Sask.'s coroner has no plan to deal with mass fatalities like Humboldt crash: external review
Review finds coroner's office lacks capacity, can't fulfil its mandate
Development of a plan to deal with mass casualties like the Humboldt bus crash is among the recommendations to Saskatchewan's Office of the Chief Coroner in a new report that concludes the office is not fulfilling its mandate.
The 104-page report, presented Wednesday, is the result of an external review of the office led by former Saskatoon police chief Clive Weighill. The review cost approximately $102,000, according to a provincial government spokesperson.
It contains 44 recommendations in response to findings that included "inadequacies" around training, communication and workload, as well as concerns expressed by families about the office. Recommendations include development of guidelines for when to call an inquest and education on Indigenous culture.
Weighill said the coroner's office is lagging behind similar agencies in other provinces due to capacity issues, which are tied to funding.
"I don't think Saskatchewan should be lagging behind anybody. If somebody dies in the province of Saskatchewan and there has to be an investigation into that death it should be done in a very professional and very quick manner," he said.
"I don't think Saskatchewan should take a backseat to anybody on that."
Weighill recommended new training for community coroners and the addition of six positions — including a third forensic pathologist, a regional supervisor in Regina and laboratory scientist — to improve things like wait times for toxicology results, which he said is the most common complaint from families.
No plan for mass fatalities
The review says it's time the coroner's office worked with health officials in order to develop a plan to deal with mass casualties.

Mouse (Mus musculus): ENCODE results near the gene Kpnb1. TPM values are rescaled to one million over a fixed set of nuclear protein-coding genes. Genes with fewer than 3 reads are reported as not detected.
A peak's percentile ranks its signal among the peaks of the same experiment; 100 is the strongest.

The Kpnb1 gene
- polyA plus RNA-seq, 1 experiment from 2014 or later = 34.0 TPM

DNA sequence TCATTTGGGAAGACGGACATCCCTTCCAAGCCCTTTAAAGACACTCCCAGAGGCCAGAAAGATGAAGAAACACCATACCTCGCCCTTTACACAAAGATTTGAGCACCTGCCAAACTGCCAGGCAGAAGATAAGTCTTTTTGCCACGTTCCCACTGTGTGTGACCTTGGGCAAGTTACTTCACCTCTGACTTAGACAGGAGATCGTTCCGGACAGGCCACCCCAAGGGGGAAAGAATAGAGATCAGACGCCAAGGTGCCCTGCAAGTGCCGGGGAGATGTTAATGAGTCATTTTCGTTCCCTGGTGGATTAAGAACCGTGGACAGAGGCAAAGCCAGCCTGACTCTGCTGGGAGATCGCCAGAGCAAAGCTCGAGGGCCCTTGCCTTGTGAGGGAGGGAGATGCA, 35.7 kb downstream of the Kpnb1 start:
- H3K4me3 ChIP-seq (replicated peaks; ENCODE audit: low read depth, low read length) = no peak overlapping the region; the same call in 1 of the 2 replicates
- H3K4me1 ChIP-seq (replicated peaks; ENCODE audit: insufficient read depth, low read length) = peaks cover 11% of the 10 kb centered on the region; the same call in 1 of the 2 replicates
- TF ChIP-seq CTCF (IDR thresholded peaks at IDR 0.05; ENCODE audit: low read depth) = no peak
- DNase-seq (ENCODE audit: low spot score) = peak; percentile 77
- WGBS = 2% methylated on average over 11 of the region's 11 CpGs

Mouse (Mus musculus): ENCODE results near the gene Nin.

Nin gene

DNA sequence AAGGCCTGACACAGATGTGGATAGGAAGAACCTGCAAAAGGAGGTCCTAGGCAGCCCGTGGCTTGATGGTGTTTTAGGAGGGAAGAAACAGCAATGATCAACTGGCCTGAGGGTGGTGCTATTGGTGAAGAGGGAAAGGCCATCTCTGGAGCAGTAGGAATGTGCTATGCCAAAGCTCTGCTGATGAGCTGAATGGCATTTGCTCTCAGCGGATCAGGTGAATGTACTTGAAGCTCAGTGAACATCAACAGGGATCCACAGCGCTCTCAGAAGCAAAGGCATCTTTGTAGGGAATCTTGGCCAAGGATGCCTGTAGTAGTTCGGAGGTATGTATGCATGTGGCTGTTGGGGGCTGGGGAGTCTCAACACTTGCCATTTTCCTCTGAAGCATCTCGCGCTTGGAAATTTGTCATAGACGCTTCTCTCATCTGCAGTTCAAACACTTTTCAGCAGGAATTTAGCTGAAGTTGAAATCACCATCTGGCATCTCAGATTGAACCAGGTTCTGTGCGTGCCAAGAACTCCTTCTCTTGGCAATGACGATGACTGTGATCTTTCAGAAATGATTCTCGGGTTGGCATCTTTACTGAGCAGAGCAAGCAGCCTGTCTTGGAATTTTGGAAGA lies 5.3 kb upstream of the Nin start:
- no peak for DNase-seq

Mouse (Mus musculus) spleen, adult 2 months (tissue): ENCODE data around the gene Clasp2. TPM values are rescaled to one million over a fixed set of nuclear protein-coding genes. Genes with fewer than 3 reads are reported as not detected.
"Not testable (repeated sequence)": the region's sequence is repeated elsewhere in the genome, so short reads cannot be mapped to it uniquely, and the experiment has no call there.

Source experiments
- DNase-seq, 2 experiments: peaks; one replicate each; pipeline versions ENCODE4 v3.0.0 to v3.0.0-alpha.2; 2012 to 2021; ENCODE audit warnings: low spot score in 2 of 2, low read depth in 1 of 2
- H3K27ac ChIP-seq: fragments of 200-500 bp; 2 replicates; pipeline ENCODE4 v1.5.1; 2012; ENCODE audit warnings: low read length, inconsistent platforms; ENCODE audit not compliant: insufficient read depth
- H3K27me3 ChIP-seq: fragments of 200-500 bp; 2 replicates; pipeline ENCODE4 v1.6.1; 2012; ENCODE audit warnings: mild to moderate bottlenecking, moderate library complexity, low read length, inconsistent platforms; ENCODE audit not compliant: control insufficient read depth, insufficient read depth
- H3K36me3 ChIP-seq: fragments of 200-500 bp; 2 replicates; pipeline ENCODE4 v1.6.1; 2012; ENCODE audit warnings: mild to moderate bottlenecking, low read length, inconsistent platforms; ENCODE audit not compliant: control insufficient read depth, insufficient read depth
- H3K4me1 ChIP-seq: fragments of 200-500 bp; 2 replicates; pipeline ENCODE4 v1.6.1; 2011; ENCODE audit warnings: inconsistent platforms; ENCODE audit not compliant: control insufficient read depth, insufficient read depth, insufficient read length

It states that no such plan exists, despite discussion about developing one dating back more than a decade.
"It is not a question of 'if' it will happen it is a case of 'when' it will happen," the report reads.
The review mentions the collision between a bus carrying members of the Humboldt Broncos junior hockey team and a semi, which killed 16 people earlier this year although, but Weighill said the recommendation to create a policy was already in the works.
It also points to a plane crash in Fond-du-Lac as a "near mass-fatality event."
The report says a plan is needed in order to lay out the responsibilities of the on-scene coroner when responding to such incidents, and to address issues around evidence collection, body transfer and "temporary morgue infrastructure."
Ladham case sparked review
Saskatchewan Minister of Justice Don Morgan called for an external review last November after a case where a jury found the province's chief forensic pathologist, Dr. Shaun Ladham, unfairly assessed another doctor who was trying to get a job with the coroner's office.
Once public, the case also revealed allegations that Ladham made derogatory remarks about the bodies of Indigenous people.